• Q: Is the "check engine" light active on the dashboard?

    The thermostat in your car helps the engine warm up in a calculated time to reduce emissions. But it can get stuck open and break down after wear and tear. When the thermostat sticks open, the engine takes longer to reach its ideal temperature. This warm-up delay is alarming to the engine computer, activating the "check engine" light on the dashboard.

All related issues checked?

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Hey, Why is My Car's Heater Not Working?

Vehicle Health Inspection Proof

Explore the following typical inspection results that show a potential cause for the symptom and select the one you believe is similar to your vehicle's issue.

Restricted Heater Core

This proof image confirms the restricted flow in the heater core, which is causing the heating problem in the vehicle.

When the customer brought in their vehicle, they mentioned that the heater only worked while driving at freeway speeds. The heater's temperature wouldn't act right if they drove at normal speeds.

The technician confirmed the heater was blowing ambient air during the test drive. So, it wasn't working as expected.

To diagnose the issue further, the technician conducted a vehicle health inspection. During this inspection, they didn't find any immediate problems related to the customer's concern.

However, to investigate the heating problem, the customer authorized additional diagnostics. Then, the technician used an infrared digital thermometer to read the temperature of specific car parts. They started the engine and measured the temperature at the upper radiator hose, which was 198ºF.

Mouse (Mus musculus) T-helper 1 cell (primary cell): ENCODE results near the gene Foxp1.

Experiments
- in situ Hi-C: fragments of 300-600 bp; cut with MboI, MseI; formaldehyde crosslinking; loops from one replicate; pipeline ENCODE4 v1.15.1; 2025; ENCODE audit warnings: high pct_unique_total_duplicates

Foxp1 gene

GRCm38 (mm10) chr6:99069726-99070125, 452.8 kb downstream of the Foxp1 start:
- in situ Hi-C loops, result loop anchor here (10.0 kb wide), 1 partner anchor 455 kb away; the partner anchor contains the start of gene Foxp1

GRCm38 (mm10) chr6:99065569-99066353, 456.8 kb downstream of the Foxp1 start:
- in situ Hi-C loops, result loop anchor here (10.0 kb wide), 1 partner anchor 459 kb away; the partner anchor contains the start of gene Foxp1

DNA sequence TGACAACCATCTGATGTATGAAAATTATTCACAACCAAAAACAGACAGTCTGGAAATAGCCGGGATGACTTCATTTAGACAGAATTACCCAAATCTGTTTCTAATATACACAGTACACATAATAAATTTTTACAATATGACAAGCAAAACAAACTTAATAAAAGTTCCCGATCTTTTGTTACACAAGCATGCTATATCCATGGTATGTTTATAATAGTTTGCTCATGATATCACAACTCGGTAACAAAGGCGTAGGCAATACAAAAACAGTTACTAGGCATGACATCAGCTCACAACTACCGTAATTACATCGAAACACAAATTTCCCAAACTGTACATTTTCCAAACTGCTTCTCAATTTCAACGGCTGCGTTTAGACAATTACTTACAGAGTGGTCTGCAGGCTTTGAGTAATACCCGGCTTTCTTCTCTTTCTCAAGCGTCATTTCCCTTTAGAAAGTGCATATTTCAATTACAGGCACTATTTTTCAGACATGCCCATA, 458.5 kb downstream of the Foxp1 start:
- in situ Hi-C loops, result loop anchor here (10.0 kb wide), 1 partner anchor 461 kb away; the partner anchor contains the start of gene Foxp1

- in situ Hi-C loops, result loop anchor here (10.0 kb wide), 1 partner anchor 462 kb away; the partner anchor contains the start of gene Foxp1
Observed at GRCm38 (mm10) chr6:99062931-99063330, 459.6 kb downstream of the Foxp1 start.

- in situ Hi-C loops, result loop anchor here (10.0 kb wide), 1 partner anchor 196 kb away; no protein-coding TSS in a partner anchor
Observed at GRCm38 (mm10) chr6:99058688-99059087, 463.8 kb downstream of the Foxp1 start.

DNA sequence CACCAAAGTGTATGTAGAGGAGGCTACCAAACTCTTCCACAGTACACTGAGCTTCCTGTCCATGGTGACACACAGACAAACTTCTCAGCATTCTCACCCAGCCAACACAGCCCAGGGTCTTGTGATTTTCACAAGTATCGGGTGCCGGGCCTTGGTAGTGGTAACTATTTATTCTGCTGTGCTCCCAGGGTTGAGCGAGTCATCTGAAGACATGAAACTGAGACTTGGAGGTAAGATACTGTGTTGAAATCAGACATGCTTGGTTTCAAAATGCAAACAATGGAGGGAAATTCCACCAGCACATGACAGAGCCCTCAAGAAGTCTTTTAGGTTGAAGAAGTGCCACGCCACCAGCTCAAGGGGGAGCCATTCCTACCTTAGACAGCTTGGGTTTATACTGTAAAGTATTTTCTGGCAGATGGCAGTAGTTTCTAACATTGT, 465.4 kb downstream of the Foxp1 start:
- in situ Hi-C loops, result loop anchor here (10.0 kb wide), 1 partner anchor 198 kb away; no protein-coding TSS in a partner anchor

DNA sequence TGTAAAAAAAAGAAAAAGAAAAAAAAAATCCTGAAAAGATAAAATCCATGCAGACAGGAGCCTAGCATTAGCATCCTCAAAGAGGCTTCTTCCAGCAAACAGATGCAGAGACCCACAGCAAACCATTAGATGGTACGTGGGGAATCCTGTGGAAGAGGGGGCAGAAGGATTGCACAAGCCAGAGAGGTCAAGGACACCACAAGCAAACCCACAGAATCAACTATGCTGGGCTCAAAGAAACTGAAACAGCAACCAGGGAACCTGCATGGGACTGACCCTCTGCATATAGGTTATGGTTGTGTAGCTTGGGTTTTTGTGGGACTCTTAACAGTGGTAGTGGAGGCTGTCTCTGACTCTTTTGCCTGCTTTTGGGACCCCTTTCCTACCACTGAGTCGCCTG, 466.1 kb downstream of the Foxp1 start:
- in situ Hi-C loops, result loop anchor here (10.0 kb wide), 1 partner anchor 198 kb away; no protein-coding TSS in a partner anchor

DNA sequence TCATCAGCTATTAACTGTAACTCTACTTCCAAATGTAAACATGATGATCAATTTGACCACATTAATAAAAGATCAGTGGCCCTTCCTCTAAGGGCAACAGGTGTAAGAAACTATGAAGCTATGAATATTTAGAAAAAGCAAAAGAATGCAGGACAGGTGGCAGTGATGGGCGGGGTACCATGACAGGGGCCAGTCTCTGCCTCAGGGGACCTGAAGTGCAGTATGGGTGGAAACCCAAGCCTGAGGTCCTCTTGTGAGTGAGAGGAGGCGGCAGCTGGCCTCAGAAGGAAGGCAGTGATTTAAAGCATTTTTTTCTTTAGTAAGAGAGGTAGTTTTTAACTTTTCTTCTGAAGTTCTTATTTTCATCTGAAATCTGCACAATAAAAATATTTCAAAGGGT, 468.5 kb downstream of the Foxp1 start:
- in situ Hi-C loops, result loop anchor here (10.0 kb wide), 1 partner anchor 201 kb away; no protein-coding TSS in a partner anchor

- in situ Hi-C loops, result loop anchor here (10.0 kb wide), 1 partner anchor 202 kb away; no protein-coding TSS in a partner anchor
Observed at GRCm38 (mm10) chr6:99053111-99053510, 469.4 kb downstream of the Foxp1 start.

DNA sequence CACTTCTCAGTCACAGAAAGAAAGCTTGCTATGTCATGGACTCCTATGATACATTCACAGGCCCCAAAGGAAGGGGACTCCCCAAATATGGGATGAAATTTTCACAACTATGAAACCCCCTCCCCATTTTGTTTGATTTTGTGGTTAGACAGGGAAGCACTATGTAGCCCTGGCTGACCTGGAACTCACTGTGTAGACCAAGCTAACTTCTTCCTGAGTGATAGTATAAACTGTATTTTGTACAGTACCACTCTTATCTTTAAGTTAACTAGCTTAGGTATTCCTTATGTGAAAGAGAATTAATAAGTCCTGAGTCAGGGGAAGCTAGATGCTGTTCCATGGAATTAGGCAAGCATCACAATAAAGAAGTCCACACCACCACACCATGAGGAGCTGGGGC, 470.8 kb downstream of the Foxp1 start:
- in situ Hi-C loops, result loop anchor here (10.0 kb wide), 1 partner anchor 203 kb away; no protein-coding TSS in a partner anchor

Then, they checked the temperature of the heater hose going into the heater, which was 199ºF. However, the temperature coming out of the heater core was only 85°F. This temperature difference means the heater core was restricted, reducing coolant flow.

Based on the findings, the technician suggests trying a process called back-flushing the heater core to see if it helps restore proper coolant flow. They recommend replacing the clogged heater core if this attempt doesn't work.

Does the issue look like this? if not accessible your shop will document it

Typical Fixes to Address the Cause(s)

The following chapters bases themselves on experiences from our auto repair shop; we'll describe related problems' causes and fixes.

"Heater core replacement" fixes "Restricted heater core"

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Sometimes a problem is more challenging to describe than it initially looked like. If you are not sure your problem is described by this article, please find below similar vehicle symptoms, which might describe better the issue you are experiencing.

Other things your auto repair shop might talk about:

Heater control valve. Cooling system. Cabin air filter. Coolant level. Radiator cap.

Is Heater Not Working
Your Issue?